Double Olympic medallist Sushil Kumar is set to learn whether he will be given the opportunity to play-off against Narsingh Yadav for India’s 74 kilograms wrestling spot at Rio 2016 tomorrow after the Delhi High Court deferred their decision on the case.
Yadav all-but guaranteed himself a spot at this year’s Olympics when he claimed a bronze medal in the division at the 2015 World Championships in Las Vegas.
But Kumar, winner of a bronze medal at 66kg at Beijing 2008 and silver in London four years later, demanded he be given the chance to compete for the place after he missed the event in the American city due to injury.
The 33-year-old took his appeal to the High Court as his lawyer claimed it was the duty of the Wrestling Federation of India (WFI) to hold a trial to decide who takes the Indian berth in the weight class at the Games.
The WFI have been firmly in the corner of Yadav as he qualified through the required route and are fearful a Pandora’s box of other similar cases could be opened if Kumar is successful with his appeal.
During the hearing in Delhi, the row began to escalate as both sides exchanged verbal blows in the courtroom.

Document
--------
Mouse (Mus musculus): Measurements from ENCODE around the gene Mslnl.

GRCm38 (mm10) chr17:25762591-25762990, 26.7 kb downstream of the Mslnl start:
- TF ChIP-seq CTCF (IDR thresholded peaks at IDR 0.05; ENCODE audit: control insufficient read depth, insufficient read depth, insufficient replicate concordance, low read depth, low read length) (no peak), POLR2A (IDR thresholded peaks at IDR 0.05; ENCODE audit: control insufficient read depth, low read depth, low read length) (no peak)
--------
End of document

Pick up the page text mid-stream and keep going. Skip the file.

Kumar, the only Indian athlete to win medals at two different Olympics and considered the face of wrestling in the nation, accused the WFI of going back on their word after claiming the governing body had promised they would hand him a trial match if Yadav went on to book the Indian quota place for Rio 2016 in Las Vegas.
His lawyers also revealed a letter from one of the Indian coaches, which wished Kumar luck for the Olympic Games.
The WFI hit back by suggesting Kumar’s focus was on his commercial interests rather than training and competing and that Yadav should be given the place for this year’s Games as he is the best wrestler to represent India.
“You [Sushil] have been busy doing commercials instead of participating in the trials,” Nidhesh Gupta, acting for Yadav, said in court according to the Indian Express.
“If the demand for trials is allowed at this stage, all the previous selection trials will become meaningless.”
They feel it would provide a severe mental blow to the 26-year-old, who has had his sights set on the Games since finishing on the podium at last year’s World Championships.
In another twist to the case, Kumar’s lawyers feel strongly that the WFI are acting against their client because he opted not to take part in the Pro Wrestling League (PWL), a franchise-based competition which was first held in December of last year.